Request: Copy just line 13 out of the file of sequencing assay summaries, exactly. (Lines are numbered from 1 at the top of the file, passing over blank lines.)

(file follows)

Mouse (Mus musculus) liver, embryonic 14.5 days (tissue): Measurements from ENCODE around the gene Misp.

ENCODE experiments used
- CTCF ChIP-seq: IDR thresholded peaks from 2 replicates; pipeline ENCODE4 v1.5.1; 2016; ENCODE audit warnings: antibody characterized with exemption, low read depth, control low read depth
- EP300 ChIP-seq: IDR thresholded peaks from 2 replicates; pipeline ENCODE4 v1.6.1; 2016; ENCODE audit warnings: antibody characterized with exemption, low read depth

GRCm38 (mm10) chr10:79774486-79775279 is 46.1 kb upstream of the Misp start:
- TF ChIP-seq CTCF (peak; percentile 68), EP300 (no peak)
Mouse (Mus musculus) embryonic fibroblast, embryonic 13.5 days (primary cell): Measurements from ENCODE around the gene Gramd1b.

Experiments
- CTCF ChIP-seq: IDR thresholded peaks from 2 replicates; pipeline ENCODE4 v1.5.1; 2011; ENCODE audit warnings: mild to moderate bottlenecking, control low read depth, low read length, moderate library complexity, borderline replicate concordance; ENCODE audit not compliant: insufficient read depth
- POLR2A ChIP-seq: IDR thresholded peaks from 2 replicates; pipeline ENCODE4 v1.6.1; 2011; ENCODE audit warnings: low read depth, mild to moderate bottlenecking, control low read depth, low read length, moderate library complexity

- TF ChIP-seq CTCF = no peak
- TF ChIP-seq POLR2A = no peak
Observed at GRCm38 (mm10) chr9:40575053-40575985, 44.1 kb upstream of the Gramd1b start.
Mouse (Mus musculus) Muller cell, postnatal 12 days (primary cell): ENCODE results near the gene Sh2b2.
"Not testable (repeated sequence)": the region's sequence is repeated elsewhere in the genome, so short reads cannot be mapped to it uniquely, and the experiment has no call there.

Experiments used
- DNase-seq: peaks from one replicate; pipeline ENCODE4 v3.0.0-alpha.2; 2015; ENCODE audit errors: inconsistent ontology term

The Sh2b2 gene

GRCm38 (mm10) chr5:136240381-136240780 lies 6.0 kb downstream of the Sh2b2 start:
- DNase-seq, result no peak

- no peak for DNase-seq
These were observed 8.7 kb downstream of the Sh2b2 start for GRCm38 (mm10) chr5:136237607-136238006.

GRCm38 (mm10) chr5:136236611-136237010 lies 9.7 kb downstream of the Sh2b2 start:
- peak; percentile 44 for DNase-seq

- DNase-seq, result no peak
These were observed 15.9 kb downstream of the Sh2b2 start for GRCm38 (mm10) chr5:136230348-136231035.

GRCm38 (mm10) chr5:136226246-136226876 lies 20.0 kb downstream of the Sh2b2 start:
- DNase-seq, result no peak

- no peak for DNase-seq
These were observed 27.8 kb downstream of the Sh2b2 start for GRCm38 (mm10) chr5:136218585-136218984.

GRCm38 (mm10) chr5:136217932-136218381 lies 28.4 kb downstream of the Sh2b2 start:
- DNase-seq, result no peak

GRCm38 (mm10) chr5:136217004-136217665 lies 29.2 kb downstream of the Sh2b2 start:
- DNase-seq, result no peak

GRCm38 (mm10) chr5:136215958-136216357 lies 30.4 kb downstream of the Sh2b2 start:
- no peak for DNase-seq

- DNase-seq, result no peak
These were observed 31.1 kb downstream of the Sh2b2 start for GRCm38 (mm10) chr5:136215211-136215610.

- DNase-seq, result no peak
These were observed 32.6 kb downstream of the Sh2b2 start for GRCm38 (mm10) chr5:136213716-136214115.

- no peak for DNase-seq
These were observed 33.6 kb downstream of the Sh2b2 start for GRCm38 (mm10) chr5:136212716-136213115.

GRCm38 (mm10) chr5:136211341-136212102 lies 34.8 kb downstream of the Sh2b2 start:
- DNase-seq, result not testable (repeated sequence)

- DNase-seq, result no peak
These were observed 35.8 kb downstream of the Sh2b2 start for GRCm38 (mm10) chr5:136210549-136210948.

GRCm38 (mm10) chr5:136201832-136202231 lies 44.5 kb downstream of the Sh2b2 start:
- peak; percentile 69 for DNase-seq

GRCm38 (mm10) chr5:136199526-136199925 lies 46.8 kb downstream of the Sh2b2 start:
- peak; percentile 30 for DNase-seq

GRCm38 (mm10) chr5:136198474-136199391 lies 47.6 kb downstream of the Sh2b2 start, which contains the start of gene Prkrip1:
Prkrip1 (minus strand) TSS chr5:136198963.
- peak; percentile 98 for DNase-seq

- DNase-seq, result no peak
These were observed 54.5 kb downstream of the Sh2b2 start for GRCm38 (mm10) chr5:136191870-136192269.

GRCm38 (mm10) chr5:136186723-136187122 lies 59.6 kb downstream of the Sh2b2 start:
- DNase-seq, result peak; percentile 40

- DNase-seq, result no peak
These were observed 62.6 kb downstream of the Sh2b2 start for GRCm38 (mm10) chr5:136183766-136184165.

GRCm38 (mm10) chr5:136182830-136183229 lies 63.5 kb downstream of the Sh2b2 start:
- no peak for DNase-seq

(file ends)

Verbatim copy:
Observed at GRCm38 (mm10) chr9:40575053-40575985, 44.1 kb upstream of the Gramd1b start.